God bless you. You know what are the two things needful for going thro the world well. – that you are provided with the one – viz. thin pantaloons, both Latrigg [20]  & I well know. but don’t let the cold pudding sit heavy enough upon your stomach to make the heart heavy. You know by G.D’s escape care how the one is affected by the other. Keep up your spirits, mend your handwriting, & above all things – don’t go out in the streets without the muzzle.

RS.

Tuesday. Dec. 10.


Notes

* Address: For/ H. H. Southey Esqr/ Mr Guthrie’s. Bookseller/ Nicholson Street/ Edinburgh –
Stamped: KESWICK/ 298
MS: Bodleian Library, MS Don. D3
Previously published: Kenneth Curry (ed.), New Letters of Robert Southey, 2 vols (London and New York, 1965), I, pp. 409–412. BACK

[1] Henry Southey was soliciting information from his brother for his university dissertation to graduate as MD. This was on the origins and course of syphilis, in which he suggested an American origin for the disease. The passage Southey refers to is in Francisco Lopez de Gomara (c. 1511–1566?), La Historia General de las Indias, con Todos los Descubrimientos, y Cosas Notables que han Acaescido Enellas, dende que se Ganaron Hasta Agora (Anvers, 1554), p. 36. Gomara quotes Luis Bertoman as to the presence of the disease in Calicut. BACK

[2] Joao de Barros (1496–1570) and Diogo de Couto (c. 1542–1616). Southey’s edition of their work was Decadas da Asia fos Feitos, que os Portuguezes Fizeram na Conquista, e Descombrimento das Terras, e Mares do Oriente (1778–1788), no. 3180 in the sale catalogue of his library. BACK

[3] Joao Baptista Lavanha (1555–1624), a Portuguese engineer who wrote on mathematics and navigation. BACK

[4] Jacques Auguste de Thou (Thuanus; 1553–1617), a French historian. BACK

[5] Gonzalo Fernández de Oviedo y Valdés (1478–1557), Sumario de la Natural Historia de las Indias (1526), or Historia General y Natural de las Indias, Islas y Tierra Firme del Mar Océano, of which the first part was published in 1535 and publication of the second part was interrupted by the author’s death. BACK

[6] Southey is referring to the consequences of Harry’s meeting Emma Noel (d. 1873), while at the home of Charles Lloyd near Ambleside. She was the daughter of Gerard Noel Edwardes, of Exton Park, Rutland (1759–1838; DNB), who had adopted the surname Noel in 1798, and inherited a baronetcy in 1813 to become the 2nd Baronet Barham. When her family objected to the couple’s plans to marry, the relationship soon ended. BACK

[7] See note 6. BACK

[8] For the letter to Wynn; see Southey to Charles Watkin Williams Wynn, 24 November 1805, Letter 1125. The turtle did not reach Keswick, but died in quarantine; see Southey to Thomas Southey, 1–5 January 1806, Letter 1140. BACK

[9] Burnett’s Specimens of English Prose Writers, from the Earliest Times to the Close of the Seventeenth Century was published in three volumes with Longmans in 1807. This compilation formed a companion work to George Ellis, Specimens of the Early English Poets (1790, 2nd edn. 1801, 3rd edn. 1803) and Southey’s own anthology, jointly edited with Bedford, Specimens of the Later English Poets (1807). BACK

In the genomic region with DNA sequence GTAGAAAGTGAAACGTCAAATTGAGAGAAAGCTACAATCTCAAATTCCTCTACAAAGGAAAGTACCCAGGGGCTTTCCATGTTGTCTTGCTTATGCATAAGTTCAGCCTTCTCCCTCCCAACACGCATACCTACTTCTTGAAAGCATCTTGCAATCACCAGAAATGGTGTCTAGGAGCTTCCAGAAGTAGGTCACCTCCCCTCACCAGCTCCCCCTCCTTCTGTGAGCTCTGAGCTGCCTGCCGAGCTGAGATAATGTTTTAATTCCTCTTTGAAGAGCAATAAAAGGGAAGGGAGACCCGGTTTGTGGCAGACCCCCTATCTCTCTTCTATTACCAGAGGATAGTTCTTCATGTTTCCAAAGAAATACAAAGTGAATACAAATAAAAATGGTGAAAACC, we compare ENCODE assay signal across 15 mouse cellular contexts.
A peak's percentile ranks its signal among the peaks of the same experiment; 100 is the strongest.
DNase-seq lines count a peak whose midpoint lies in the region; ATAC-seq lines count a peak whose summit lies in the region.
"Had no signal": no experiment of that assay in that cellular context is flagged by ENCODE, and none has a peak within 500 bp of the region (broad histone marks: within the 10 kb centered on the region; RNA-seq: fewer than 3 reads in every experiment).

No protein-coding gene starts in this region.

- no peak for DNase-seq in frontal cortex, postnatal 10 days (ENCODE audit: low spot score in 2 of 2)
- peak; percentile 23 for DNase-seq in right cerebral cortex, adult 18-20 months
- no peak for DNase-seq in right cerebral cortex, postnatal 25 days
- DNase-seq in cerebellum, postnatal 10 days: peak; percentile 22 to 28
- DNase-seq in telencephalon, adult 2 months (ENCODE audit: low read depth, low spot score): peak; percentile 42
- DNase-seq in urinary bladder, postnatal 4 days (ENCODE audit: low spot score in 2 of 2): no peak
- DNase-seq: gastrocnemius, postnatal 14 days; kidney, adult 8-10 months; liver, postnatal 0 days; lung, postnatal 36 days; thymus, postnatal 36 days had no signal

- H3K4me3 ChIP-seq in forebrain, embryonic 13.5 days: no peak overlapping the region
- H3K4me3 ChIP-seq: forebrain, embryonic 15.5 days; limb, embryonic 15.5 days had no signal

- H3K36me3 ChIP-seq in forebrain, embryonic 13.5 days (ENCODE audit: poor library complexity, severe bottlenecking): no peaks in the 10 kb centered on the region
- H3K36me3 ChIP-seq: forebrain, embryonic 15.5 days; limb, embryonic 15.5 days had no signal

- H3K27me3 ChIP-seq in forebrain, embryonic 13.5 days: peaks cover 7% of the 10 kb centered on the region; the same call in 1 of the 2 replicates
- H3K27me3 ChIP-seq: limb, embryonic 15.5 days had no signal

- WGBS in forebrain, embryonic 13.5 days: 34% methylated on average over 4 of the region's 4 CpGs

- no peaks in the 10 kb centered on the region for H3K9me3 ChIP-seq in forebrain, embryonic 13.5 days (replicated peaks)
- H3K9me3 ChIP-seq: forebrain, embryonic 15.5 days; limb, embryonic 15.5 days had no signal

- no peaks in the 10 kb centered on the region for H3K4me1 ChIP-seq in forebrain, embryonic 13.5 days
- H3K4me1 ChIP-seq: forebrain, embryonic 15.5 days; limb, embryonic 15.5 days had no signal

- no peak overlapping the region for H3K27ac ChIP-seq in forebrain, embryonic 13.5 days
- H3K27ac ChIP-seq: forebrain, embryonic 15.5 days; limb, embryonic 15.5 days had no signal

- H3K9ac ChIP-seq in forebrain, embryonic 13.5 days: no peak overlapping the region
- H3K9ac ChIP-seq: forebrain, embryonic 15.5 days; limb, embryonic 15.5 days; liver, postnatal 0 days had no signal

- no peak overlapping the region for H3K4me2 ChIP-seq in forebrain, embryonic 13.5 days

[10] Hugh Latimer (c. 1485–1555), Bishop of Worcester, preacher, and protestant martyr, whose sermons could be found in The Sermons of the Right Reverend Father in God, Master Hugh Latimer, ... Many of which were preached before King Edward VI (1758). BACK

[11] John Ferriar (1761–1815; DNB) reviewed Madoc (1805) in the Monthly Review, n.s. 48 (October 1805), 113–122. BACK

[12] Francis Jeffrey reviewed Madoc in the Edinburgh Review, 7 (October 1805), 1–29. BACK

[13] Southey’s Letters from England by Don Manuel Alvarez Espriella. Translated from the Spanish (1807). BACK

[14] The Brunonian system of medicine was named after its founder, the Scottish medic John Brown (1735–1788; DNB), who argued that all diseases were explicable as results of over, or under, stimulation of the nerves. Brown’s system attracted many followers – notably Thomas Beddoes, who treated Southey’s nervous collapse in 1799–1800 – but it became discredited because Brown prescribed opium and alcohol to achieve a healthy degree of stimulation, at the cost of his own addiction. Brown’s ideas are not discussed in Letters from England, the medical topics of Letters 50, 51 and 52, being quackery, animal magnetism and faith healing. BACK

[15] Southey’s fictional traveller did not get as far as Scotland. BACK

[16] Southey’s and Bedford’s jointly edited anthology, Specimens of the Later English Poets (1807). BACK

[17] Southey abandoned his plans to travel to Portugal owing to his wife’s opposition. BACK

[18] Wife of Henry Fearon, MD (1780–1822). BACK

[19] Coleridge had been acting as Public Secretary to the British Civil Commissioner in Malta. Though due to return, he did not arrive back in England until August 1806 and never returned to live in Keswick. BACK

[20] A fell near Keswick on descending which Harry had split his trousers. BACK

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Published @ RC

August 2013